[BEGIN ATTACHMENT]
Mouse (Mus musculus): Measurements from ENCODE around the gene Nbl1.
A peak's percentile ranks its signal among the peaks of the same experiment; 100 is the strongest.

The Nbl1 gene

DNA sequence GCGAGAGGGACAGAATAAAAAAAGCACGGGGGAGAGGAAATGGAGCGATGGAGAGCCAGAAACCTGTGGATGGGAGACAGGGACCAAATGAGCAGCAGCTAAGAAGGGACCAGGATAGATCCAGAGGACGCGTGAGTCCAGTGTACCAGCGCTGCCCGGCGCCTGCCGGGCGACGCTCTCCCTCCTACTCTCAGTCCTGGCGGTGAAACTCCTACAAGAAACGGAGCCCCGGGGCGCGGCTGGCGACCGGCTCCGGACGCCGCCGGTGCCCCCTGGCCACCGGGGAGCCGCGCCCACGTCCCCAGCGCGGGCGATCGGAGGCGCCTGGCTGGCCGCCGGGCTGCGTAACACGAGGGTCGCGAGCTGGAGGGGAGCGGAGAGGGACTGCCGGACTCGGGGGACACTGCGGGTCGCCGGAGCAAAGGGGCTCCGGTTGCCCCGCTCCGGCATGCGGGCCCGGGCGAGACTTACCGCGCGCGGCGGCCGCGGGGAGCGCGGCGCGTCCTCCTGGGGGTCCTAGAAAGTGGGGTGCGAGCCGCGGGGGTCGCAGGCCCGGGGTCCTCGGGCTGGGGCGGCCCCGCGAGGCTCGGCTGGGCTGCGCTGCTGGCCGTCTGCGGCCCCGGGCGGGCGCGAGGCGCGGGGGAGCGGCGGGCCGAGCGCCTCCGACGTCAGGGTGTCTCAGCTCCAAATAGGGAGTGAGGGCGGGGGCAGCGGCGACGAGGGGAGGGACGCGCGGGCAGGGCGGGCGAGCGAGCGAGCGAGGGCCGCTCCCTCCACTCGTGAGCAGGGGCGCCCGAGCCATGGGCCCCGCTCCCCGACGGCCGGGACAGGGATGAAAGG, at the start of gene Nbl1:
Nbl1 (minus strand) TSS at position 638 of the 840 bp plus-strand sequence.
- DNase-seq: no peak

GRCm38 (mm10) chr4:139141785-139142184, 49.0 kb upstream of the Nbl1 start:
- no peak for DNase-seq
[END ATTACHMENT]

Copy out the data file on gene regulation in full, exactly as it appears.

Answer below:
Mouse (Mus musculus): Measurements from ENCODE around the gene Nbl1.
A peak's percentile ranks its signal among the peaks of the same experiment; 100 is the strongest.

The Nbl1 gene

DNA sequence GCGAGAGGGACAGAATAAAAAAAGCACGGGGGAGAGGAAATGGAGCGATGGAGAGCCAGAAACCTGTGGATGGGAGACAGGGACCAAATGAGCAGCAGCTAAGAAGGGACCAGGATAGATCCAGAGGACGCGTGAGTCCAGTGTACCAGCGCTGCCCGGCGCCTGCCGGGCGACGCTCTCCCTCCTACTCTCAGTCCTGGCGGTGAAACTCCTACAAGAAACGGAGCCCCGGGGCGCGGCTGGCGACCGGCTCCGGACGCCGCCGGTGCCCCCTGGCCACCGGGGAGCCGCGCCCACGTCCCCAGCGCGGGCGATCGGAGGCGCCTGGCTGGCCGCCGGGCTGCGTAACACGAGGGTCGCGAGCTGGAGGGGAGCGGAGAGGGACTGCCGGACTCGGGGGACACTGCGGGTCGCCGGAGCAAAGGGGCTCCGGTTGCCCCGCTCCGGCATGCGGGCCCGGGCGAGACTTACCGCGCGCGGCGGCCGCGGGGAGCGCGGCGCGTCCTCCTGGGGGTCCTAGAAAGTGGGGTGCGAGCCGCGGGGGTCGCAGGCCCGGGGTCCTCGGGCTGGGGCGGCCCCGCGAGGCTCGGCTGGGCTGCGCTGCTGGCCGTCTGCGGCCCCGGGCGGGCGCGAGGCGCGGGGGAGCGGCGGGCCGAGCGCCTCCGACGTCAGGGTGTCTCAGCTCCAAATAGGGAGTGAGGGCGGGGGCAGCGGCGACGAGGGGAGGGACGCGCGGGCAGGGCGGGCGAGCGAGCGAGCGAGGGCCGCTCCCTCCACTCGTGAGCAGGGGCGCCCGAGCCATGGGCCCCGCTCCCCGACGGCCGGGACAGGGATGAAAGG, at the start of gene Nbl1:
Nbl1 (minus strand) TSS at position 638 of the 840 bp plus-strand sequence.
- DNase-seq: no peak

GRCm38 (mm10) chr4:139141785-139142184, 49.0 kb upstream of the Nbl1 start:
- no peak for DNase-seq